Hyundai’s Colossal Global Business Center a Go

The project is anchored by the 105-story Hyundai Tower housing Hyundai Motor, Kia Motor, Hyundai Mobis and principal affiliated companies’ key business operations. Connected to the tower will be a 40-story, 265-room superluxury hotel and office complex.

Vince Courtenay, Correspondent

March 1, 2016

2 Min Read
City greenlights project after Hyundai amends plans makes big donation
City green-lights project after Hyundai amends plans, makes big donation.

Construction begins early next year on the Hyundai Global Business Center in Seoul, a multibillion-dollar anchored by automaker Hyundai Motor and Kia Motors and affiliated supplier Hyundai Mobis.

The 1,771-ft. (540-m) main tower has 6 million sq.-ft. (557,400 sq.-m) of floorspace. All Hyundai Motor, Kia Motor, Hyundai Mobis and other principal affiliated companies will have their key business functions concentrated there.

Connected to the tower will be a 40-story, 265-room superluxury hotel and office complex. Some Hyundai Group offices also will be located there.

Other major buildings will include a 7-story performance hall with an 1,800-seat concert theater and 600-seat classical music theater.

An 8-story shopping center will round out the facilities. Total floorspace for all of the principal buildings is 10 million sq.-ft. (929,000 sq.-m).

Completion is scheduled for 2021.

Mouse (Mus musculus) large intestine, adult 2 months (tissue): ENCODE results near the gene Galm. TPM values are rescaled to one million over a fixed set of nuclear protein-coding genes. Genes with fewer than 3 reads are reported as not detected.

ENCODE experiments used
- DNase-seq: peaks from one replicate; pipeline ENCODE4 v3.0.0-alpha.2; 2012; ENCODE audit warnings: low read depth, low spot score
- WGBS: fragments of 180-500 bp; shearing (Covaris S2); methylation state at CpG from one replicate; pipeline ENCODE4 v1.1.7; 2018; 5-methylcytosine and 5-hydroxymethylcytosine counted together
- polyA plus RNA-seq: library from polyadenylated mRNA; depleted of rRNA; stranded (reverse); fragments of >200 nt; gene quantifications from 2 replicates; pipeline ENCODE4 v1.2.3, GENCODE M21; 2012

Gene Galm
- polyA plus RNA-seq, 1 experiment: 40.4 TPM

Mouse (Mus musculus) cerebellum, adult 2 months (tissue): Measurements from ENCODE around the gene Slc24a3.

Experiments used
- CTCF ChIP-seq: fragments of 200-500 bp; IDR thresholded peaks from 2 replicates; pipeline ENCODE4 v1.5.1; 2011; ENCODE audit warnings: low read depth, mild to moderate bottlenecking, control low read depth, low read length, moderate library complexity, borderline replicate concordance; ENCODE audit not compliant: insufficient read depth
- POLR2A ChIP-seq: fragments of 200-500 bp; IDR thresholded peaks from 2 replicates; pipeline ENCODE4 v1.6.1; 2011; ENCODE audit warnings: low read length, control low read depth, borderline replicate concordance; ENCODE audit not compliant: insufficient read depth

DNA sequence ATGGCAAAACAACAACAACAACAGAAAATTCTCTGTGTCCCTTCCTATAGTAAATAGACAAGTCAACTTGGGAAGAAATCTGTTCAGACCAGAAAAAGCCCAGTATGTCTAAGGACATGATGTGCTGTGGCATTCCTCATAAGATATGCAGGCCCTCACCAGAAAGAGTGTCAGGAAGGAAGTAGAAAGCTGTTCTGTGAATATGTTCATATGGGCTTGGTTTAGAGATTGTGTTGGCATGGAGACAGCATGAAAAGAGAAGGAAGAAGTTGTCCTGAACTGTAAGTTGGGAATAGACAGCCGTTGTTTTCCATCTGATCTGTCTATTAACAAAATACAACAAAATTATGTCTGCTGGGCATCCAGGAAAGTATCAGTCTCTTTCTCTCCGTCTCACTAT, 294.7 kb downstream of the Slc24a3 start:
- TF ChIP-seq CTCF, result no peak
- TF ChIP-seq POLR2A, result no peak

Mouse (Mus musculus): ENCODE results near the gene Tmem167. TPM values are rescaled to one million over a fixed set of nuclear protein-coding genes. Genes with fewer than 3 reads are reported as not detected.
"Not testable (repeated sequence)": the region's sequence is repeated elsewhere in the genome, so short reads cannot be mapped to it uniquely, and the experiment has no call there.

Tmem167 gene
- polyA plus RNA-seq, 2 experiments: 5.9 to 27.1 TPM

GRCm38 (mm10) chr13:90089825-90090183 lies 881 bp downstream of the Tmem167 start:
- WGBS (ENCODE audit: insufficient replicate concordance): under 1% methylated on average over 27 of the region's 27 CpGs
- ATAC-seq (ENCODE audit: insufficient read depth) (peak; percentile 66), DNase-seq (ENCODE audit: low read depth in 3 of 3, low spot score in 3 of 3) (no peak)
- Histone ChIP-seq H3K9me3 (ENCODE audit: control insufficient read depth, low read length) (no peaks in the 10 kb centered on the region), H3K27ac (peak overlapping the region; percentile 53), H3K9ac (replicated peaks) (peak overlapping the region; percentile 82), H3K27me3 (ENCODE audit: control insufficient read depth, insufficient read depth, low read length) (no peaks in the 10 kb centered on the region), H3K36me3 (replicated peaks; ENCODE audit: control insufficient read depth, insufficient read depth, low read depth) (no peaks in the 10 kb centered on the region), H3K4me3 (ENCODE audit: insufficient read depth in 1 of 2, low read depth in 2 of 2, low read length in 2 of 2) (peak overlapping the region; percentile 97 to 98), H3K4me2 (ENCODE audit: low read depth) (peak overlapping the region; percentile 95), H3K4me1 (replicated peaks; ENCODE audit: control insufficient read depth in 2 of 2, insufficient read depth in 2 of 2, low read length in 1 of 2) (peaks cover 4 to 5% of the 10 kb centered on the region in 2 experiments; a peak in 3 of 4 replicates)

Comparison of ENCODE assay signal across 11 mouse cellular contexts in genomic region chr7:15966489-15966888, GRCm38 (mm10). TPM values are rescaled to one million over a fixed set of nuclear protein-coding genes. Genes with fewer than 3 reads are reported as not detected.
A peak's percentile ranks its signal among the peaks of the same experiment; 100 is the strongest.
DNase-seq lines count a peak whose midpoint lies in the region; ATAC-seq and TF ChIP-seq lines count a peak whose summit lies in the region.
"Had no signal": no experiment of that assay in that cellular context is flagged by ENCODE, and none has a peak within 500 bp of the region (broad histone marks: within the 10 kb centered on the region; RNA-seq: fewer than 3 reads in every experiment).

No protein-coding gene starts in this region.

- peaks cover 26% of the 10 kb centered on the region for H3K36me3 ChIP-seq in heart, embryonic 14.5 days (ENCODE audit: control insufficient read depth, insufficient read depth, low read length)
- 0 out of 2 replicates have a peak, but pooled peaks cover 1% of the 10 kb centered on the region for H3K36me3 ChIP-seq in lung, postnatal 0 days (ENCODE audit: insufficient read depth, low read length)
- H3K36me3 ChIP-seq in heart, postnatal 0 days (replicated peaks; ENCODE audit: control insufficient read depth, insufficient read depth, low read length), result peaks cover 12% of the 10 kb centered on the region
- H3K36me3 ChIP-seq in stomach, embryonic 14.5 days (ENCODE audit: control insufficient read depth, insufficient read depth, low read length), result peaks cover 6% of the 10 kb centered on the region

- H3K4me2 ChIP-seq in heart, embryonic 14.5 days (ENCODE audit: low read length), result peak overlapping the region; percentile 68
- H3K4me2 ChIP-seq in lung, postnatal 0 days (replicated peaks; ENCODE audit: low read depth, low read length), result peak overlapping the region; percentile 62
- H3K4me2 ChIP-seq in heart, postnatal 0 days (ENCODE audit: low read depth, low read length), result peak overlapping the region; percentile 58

The project makes several accommodations to the Seoul city government The two top floors have been designed as ultramodern tourist-oriented observation levels. Hyundai also donated an extra 1.75 trillion won ($1.4 billion) donation to win approval for the project following negotiations that began in June.

All of the buildings will be connected with walkways, while the city will build walkways to connect the center with other business and tourist facilities. They include the nearby COEX Conference and Exhibition Center, site of many automotive shows and other industrial exhibitions.

The city will use a 1.75 trillion won ($1.4 billion) donation, which hiked Hyundai’s overall land-acquisition costs more than 10%, to make upgrades including improvements to its sewer system and infrastructure to ease traffic congestion.

The project raised eyebrows among security analysts and shareholders of consortium partners Hyundai Motor, Kia Motors and Hyundai Mobis when it was revealed in September 2014.

It first came to light when bids were revealed for the site of the Korea Electric Power Corp. property in the capital’s affluent Gangnam district. The utility was required to relocate to spread Korea’s publicly owned businesses more equally around the nation.

Hyundai’s consortium submitted a winning bid of 10.5 trillion won ($8.5 billion), three times the appraised value of the 20-acre (8-ha) property. At the time the amount was equivalent to $10 billion, an amount since reduced by changing international currency rates.

The Hyundai Tower will be Seoul’s second-highest skyscraper after the nearby Lotte World Tower now in its final construction stages.

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